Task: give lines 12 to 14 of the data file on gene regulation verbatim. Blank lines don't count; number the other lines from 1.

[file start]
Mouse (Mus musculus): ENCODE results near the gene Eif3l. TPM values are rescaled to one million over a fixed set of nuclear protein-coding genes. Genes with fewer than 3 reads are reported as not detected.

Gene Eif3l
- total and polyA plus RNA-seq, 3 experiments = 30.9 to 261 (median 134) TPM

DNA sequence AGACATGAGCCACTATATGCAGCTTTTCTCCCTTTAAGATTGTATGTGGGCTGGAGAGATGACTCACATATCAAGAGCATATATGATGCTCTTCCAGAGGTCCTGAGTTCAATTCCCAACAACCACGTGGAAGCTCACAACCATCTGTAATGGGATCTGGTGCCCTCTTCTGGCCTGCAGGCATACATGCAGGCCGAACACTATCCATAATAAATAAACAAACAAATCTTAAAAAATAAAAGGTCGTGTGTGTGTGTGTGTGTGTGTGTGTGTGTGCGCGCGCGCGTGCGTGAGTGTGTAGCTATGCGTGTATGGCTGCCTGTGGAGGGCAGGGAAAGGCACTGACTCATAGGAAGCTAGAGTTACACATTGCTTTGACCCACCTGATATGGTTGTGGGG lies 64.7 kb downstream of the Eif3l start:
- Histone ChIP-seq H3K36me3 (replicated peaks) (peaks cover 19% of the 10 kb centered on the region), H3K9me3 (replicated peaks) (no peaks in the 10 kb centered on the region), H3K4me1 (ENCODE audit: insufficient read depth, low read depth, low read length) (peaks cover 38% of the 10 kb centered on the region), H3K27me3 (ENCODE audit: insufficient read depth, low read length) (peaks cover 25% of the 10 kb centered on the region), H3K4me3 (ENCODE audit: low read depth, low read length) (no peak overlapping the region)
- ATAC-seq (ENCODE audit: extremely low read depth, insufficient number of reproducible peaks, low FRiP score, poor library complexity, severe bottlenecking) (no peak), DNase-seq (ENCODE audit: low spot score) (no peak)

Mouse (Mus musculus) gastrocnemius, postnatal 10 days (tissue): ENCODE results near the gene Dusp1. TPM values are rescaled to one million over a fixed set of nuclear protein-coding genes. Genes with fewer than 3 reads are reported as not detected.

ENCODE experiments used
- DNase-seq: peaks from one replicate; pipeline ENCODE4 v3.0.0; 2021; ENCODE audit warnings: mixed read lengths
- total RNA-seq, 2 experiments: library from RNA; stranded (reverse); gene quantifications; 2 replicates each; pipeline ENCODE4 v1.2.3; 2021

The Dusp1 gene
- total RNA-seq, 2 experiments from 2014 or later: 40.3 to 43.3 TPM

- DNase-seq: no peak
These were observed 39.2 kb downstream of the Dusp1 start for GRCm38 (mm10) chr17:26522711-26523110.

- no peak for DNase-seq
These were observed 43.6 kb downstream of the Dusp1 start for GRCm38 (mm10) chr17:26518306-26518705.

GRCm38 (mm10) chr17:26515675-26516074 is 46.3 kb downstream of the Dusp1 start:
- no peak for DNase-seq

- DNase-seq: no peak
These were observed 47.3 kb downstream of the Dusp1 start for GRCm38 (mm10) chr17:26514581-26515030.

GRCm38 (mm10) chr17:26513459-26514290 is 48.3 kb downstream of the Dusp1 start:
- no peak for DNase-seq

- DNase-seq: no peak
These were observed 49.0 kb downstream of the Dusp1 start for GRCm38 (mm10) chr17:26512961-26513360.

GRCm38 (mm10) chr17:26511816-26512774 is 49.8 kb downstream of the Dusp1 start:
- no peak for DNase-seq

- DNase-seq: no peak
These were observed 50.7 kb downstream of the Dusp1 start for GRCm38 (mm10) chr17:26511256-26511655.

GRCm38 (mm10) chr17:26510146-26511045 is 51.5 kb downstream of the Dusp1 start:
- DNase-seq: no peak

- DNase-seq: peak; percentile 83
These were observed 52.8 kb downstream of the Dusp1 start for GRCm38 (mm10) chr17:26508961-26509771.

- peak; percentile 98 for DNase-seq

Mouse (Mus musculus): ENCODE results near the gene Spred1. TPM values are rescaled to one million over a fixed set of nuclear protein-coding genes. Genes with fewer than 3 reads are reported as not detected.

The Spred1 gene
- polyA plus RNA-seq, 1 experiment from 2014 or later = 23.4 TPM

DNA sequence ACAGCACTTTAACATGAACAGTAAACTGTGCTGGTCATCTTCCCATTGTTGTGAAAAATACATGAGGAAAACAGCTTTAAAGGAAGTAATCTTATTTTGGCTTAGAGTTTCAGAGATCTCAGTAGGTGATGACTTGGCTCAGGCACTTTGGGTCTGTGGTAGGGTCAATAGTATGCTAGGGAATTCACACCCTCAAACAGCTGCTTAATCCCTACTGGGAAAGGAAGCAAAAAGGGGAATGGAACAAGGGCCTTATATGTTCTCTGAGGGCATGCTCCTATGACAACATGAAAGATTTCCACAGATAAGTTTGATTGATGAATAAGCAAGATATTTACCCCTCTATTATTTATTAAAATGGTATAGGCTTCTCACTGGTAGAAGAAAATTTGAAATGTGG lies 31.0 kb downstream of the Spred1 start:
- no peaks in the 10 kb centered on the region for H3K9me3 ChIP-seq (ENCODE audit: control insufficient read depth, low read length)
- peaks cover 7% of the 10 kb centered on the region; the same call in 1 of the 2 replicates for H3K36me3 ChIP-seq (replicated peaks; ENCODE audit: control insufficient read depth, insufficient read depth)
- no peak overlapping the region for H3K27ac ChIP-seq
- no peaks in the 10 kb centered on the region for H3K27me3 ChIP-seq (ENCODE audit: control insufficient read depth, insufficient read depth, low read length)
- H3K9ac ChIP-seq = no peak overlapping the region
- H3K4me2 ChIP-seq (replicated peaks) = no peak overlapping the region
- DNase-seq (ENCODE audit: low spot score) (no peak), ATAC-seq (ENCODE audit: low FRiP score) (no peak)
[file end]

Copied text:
- total RNA-seq, 2 experiments from 2014 or later: 40.3 to 43.3 TPM

- DNase-seq: no peak
These were observed 39.2 kb downstream of the Dusp1 start for GRCm38 (mm10) chr17:26522711-26523110.